The Minister will know of the case of one-year-old Layla Richards, who was saved from leukaemia by genome editing at Great Ormond Street hospital. What specific help does he give for such hands-on pioneering work?
The hon. Gentleman makes an excellent point. Genome editing is the latest in a suite of technologies that is rapidly emerging in genomics. Through the Genomics England programme, we are actively supporting those tools and intermediate technologies, and through the accelerated access review that I have launched, we are looking to harness those breakthroughs to support new treatments and new flexibilities for the National Institute for Health and Care Excellence and NHS England on targeted treatments.
Junior Doctors (New Contract)
8. What progress he has made on implementing a new contract for junior doctors; and if he will make a statement.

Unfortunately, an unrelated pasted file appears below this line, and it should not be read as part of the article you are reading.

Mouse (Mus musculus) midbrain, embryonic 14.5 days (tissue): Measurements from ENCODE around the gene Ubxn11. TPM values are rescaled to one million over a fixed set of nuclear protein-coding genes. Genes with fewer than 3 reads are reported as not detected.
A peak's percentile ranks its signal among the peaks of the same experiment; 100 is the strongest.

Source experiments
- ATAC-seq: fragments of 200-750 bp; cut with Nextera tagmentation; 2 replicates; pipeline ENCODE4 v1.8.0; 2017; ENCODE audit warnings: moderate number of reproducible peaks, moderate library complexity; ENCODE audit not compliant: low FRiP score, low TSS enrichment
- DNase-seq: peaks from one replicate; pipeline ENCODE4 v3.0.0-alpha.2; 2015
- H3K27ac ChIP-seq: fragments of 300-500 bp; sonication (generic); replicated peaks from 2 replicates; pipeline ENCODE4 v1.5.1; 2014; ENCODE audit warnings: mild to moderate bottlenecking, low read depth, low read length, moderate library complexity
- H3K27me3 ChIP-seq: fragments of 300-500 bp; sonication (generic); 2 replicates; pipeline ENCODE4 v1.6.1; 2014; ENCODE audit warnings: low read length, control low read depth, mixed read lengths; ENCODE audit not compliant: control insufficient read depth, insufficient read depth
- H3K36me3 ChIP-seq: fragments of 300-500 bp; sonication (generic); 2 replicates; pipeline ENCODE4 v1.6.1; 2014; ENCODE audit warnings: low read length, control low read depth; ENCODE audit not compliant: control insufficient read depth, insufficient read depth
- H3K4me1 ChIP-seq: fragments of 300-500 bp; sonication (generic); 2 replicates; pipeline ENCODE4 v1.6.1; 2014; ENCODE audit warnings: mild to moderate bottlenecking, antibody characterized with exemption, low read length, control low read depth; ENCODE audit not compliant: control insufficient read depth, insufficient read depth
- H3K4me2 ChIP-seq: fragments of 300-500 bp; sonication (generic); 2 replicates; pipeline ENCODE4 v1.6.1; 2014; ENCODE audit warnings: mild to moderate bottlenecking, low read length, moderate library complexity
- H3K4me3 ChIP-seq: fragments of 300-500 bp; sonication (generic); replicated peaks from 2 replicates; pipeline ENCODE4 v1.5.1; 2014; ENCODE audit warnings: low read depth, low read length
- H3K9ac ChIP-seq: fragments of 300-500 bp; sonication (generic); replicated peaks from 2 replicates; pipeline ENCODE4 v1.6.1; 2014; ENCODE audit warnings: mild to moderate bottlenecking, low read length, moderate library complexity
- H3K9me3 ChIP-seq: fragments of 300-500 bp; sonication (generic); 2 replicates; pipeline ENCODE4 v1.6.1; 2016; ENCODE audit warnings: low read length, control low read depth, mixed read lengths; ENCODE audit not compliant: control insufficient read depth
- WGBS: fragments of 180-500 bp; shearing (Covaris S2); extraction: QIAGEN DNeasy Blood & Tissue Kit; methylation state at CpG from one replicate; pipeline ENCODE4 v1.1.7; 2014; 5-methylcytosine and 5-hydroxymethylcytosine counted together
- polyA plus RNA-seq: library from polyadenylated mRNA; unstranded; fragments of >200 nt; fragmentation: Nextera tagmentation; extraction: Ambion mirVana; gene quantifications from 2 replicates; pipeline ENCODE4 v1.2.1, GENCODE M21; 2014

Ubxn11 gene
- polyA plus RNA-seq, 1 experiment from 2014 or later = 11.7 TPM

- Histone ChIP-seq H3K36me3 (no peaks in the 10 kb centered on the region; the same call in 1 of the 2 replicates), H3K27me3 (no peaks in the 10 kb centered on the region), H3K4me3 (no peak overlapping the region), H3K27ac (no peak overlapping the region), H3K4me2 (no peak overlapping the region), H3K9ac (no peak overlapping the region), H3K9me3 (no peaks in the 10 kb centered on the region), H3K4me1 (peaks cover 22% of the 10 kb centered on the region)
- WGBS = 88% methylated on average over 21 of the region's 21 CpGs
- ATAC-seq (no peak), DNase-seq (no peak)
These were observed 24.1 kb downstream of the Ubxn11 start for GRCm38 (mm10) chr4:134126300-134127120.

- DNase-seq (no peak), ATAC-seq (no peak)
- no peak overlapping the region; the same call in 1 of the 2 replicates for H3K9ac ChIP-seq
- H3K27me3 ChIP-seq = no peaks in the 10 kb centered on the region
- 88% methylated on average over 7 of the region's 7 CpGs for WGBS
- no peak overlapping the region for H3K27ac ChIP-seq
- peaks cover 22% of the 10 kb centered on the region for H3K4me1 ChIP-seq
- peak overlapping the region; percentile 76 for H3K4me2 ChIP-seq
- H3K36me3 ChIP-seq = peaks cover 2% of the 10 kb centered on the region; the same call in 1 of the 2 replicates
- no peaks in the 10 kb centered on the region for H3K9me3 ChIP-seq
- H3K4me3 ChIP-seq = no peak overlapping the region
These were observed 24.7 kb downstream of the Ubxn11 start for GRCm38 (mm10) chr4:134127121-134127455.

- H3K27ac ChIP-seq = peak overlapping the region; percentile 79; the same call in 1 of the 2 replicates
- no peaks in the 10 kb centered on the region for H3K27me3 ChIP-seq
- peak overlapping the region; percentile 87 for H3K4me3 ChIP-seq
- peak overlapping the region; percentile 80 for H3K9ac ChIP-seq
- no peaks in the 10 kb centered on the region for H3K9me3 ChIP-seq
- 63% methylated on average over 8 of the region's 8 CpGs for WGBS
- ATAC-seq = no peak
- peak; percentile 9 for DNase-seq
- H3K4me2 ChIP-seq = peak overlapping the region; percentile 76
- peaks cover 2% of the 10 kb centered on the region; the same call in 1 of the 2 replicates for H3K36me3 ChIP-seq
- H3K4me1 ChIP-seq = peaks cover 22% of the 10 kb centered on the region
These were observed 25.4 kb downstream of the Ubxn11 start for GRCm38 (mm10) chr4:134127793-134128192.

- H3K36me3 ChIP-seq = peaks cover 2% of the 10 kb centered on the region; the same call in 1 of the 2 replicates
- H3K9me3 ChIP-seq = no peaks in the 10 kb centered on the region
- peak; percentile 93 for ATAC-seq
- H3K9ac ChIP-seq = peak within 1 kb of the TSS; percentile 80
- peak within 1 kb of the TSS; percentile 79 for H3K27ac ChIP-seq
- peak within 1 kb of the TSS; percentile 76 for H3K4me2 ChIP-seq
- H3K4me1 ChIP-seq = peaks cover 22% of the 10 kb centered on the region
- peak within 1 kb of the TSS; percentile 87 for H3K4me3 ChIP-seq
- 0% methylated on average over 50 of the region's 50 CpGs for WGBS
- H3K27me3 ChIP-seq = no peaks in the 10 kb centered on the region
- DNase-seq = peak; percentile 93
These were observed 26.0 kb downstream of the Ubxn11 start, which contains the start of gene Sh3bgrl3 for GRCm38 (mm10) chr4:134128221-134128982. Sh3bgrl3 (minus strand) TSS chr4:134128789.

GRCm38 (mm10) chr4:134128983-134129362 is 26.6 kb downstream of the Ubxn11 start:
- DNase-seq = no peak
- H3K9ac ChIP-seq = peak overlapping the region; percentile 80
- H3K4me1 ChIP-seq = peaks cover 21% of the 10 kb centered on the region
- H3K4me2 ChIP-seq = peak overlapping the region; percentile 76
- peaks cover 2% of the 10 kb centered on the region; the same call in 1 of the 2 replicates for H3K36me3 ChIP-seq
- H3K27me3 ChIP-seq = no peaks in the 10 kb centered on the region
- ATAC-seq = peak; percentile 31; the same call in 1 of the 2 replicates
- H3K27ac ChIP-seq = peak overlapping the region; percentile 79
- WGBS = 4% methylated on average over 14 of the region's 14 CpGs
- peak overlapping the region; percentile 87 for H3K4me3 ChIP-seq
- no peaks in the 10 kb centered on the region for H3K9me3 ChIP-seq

9. What plans he has to introduce a new contract for junior doctors. 
Junior doctors are the backbone of the NHS. It is highly regrettable that their union has let them down by refusing to negotiate a new contract that will be fairer for doctors and safer for patients, and deliver the truly seven-day services we all want.
I thank my right hon. Friend for that answer, but has he had an opportunity to speak to medical schools about the new contract for junior doctors, especially the Peninsula medical school in my Plymouth, Sutton and Devonport constituency?
NHS Employers has regular discussions with the Medical Schools Council, which represents the Peninsula medical school. Although the training of doctors is not the specific contractual dispute that is in the headlines, it is something on which we could make significant improvements. We want to use this opportunity to work with medical schools and the royal colleges to see whether we can bring back some of the continuity of training that used to be such an important feature of junior doctors’ training.